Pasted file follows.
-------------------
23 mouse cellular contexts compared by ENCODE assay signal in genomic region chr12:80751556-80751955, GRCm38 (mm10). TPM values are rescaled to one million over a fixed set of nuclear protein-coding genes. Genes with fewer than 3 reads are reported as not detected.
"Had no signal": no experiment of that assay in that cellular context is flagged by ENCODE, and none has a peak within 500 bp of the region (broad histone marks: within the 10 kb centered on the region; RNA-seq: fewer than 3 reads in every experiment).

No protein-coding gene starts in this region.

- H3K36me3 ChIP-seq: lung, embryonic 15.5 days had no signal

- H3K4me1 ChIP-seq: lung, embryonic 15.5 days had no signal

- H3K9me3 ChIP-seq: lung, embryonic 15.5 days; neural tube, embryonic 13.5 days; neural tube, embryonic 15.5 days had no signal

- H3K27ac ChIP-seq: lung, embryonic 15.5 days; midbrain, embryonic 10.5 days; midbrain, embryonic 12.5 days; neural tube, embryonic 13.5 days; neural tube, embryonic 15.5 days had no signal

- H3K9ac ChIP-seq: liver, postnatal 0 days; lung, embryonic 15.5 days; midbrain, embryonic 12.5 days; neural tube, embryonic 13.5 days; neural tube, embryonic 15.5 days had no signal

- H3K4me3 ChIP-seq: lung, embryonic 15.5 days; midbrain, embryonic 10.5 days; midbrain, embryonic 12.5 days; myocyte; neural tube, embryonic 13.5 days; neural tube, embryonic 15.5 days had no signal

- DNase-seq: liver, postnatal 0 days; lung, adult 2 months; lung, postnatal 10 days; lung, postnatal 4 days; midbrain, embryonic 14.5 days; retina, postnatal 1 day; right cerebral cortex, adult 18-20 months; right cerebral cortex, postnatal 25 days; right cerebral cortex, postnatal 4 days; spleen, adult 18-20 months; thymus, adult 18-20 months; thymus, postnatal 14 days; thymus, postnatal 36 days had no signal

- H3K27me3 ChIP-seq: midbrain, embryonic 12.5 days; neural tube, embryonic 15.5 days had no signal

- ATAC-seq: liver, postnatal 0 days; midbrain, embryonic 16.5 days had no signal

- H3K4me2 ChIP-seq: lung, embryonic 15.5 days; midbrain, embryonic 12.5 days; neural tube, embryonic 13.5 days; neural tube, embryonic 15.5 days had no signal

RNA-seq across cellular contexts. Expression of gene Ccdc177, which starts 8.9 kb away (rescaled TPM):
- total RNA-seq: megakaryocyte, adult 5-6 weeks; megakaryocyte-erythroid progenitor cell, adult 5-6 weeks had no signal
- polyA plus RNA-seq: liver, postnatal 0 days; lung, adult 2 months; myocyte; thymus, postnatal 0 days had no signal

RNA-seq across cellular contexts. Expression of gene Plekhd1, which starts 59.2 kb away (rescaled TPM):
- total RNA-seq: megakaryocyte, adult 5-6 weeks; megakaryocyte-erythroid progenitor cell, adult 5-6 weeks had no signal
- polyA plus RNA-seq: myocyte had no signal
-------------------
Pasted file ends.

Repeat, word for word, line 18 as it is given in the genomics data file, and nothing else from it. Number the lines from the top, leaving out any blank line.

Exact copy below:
- total RNA-seq: megakaryocyte, adult 5-6 weeks; megakaryocyte-erythroid progenitor cell, adult 5-6 weeks had no signal